Sony expects to sell 18 million PlayStation 5 units during its next financial year, a reduction of previous forecasts thanks to the ongoing shortage of semiconductors and other vital components.
Investors asked the company's executive deputy president and chief financial officer Hiroki Totoki about the reduction during an earnings call, transcribed by Seeking Alpha.
The call followed the release of Sony's full-year results for FY2021, in which PlayStation sales rose slightly to $20.7 billion and 11.5 million PS5 units were shipped worldwide, bringing the console's lifetime figure to nearly 20 million.
Sony previously estimated it would sell 22.6 million, although Totoki said this figure had involved "more than PS5" adding that it was reduced "because of the constraint of components."
"18 million units is what we feel very comfortable that we can get the parts and components [for]," Totoki said, adding this was "still short somewhat" of current demand for the latest PlayStation console.
He later added that the impact of the component shortage was "not only restricted to game business" and still subject to change.
"We do have a good feel about how to procure the components and parts, but going forward, for example, the situation of the pandemic in China -- if it worsens going forward and if the lockdowns will expand further, then that will have a possibility of affecting the protection and that can be a downside risk," he said.
"However, this will not happen overnight. So for us, we need to be proactive, have a focus and take appropriate measures."
Nintendo's full-year results, also released yesterday, showed a similar issue with the component shortage. The platform holder reported hardware sales were down 20% to 23 million units, bringing overall sales down 3.6% to $13.1 billion.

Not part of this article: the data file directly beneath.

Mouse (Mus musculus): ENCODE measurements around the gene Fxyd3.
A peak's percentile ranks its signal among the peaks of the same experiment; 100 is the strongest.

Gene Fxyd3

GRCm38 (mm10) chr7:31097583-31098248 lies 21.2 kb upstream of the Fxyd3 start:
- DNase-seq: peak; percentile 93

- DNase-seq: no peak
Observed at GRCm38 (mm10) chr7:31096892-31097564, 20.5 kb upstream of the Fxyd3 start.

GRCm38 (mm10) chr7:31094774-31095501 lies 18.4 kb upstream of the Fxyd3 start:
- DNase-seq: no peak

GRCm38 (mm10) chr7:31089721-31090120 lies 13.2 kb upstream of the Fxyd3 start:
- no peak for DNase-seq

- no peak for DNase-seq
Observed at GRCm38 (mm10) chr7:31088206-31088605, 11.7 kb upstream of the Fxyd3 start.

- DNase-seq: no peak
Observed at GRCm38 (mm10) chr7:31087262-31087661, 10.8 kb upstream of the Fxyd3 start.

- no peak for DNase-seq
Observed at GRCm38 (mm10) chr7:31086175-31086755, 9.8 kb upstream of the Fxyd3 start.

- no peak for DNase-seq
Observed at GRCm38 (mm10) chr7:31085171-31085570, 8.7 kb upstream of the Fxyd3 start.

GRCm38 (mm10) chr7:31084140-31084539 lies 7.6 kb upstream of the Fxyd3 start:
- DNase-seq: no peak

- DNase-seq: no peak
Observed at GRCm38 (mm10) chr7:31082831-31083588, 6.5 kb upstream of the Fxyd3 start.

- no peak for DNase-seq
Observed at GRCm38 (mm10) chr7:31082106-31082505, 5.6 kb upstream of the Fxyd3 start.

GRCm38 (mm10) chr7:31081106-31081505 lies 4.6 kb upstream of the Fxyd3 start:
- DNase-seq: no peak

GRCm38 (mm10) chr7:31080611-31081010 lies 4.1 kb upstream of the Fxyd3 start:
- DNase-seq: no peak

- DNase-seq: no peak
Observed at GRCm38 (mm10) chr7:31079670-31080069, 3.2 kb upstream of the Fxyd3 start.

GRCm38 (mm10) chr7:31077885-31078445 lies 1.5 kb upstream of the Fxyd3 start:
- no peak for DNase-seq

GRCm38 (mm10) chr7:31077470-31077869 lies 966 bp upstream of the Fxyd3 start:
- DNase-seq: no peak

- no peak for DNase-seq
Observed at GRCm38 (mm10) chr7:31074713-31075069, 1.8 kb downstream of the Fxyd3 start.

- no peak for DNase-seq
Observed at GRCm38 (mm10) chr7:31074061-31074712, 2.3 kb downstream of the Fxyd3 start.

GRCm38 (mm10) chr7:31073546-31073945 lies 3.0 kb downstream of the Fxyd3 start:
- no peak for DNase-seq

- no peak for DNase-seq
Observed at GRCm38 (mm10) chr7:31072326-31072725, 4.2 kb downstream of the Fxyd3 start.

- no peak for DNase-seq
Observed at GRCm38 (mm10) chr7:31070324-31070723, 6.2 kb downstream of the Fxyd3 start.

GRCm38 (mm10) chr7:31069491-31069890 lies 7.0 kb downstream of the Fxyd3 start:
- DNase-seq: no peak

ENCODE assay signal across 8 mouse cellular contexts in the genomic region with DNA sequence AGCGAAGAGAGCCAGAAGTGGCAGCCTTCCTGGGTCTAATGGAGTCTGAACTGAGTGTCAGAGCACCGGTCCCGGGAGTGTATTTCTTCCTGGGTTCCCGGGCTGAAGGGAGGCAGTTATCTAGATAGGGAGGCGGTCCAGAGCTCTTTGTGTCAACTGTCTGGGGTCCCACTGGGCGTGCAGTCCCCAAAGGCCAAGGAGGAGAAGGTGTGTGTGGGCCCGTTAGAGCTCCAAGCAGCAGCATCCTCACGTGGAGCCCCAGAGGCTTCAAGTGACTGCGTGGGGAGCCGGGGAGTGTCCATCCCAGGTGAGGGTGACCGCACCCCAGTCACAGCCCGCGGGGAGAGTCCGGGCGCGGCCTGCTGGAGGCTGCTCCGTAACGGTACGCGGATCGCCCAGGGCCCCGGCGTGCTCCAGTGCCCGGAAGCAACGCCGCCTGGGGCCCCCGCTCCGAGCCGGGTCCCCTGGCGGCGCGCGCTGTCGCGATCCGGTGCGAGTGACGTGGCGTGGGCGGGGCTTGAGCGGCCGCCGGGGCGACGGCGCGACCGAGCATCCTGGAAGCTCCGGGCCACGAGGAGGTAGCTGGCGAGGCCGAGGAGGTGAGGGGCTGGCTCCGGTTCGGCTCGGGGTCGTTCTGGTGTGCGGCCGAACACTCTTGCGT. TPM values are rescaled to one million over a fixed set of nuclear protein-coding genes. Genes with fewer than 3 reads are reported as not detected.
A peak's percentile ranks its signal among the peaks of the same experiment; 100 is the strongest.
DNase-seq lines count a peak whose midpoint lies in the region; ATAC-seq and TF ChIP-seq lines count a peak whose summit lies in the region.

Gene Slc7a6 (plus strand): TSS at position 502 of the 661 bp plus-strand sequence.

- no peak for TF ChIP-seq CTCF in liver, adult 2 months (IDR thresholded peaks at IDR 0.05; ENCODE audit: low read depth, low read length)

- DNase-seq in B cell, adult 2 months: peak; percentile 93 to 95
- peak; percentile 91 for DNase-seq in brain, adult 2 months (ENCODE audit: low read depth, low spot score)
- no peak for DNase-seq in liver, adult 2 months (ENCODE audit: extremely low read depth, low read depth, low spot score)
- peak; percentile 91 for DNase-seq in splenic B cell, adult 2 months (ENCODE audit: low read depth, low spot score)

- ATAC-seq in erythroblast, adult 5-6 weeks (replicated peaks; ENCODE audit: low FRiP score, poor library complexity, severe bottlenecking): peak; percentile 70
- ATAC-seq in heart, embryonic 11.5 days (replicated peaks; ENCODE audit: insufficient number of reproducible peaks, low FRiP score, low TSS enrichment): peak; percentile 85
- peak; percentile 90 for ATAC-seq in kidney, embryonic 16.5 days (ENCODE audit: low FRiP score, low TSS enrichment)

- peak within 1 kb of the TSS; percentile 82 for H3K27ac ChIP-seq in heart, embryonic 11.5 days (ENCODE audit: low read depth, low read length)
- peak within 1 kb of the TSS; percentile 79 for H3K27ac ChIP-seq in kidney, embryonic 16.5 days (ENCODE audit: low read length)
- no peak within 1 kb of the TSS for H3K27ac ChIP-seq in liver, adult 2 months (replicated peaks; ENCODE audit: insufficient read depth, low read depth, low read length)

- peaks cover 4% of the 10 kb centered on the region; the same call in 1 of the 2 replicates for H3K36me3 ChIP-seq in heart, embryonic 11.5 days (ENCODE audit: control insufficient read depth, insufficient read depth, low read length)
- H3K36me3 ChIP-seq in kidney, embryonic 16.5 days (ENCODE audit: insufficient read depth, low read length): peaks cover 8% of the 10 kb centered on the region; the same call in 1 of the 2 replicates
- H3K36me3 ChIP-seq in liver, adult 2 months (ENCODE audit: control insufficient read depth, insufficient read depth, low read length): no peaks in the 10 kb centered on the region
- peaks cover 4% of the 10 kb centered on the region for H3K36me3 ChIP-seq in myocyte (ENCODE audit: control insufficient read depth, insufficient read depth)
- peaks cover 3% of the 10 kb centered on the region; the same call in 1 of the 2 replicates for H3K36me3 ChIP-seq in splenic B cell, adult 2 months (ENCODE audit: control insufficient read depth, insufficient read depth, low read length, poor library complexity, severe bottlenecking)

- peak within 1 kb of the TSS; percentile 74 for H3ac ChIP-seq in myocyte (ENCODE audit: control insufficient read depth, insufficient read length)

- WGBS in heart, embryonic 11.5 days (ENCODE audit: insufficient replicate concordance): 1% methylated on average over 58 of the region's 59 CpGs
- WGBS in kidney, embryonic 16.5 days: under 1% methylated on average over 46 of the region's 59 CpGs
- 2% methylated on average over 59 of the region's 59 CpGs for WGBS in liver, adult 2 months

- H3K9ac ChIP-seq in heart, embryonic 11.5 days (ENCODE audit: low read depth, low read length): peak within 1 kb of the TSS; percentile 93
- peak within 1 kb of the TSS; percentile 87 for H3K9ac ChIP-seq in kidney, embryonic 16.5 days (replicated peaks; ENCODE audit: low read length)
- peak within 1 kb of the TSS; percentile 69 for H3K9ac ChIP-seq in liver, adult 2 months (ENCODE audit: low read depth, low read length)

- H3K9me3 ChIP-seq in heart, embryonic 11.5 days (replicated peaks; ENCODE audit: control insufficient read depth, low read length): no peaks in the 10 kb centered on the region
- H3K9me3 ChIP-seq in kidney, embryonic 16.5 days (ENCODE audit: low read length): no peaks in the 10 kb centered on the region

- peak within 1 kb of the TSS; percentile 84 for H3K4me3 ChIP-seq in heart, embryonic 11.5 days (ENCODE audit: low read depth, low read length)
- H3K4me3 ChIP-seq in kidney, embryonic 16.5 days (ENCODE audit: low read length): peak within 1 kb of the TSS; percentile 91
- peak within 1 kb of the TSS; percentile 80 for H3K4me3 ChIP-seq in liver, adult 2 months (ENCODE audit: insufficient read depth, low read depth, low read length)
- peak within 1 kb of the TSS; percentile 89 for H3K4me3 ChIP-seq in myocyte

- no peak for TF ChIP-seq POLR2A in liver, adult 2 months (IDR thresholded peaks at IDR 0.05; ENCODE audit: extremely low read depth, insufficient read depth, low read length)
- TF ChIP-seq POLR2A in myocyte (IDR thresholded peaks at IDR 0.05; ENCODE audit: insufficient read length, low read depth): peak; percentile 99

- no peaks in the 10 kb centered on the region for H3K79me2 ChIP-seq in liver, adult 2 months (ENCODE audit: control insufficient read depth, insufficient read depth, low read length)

Elsewhere, Totoki was asked about the upcoming revamp of PlayStation Plus, and the reported dip in active subscribers.
For the final quarter of its financial year -- three months ended March 31, 2022 -- Sony reported there were 47.4 million active PS Plus users. This was down from the 48 million reported in the previous quarter, and a slight dip from the 47.6 million in Q4 FY2022.
Totoki emphasised that total gameplay time remains an important metric, rather than purely just subscriber numbers, adding that stay-at-home requirements were not as strict in 2022 compared to the previous year.
"The stay-at-home demand was a temporary factor, but after it has subsided, it seems to me that the high level of engagement is maintained," he said. "So on a mid-term basis; I don't see much concern on PS Plus.
"I am sure that the high level of engagement will continue. That's a positive take that I have about the renewal. We will start the renewal from June... and we would like it to [steadily] grow and be supported by users. So I would like you to have great expectations on this together with me."
Elsewhere during the call, he reiterated Jim Ryan's comments to GamesIndustry.biz regarding including brand new first-party releases in PlayStation Plus at launch, suggesting that both the quality and investment would suffer if Sony took this approach.
Totoki also estimated that Sony's $3.6 billion acquisition of Bungie is expected to be completed in the third quarter of 2022.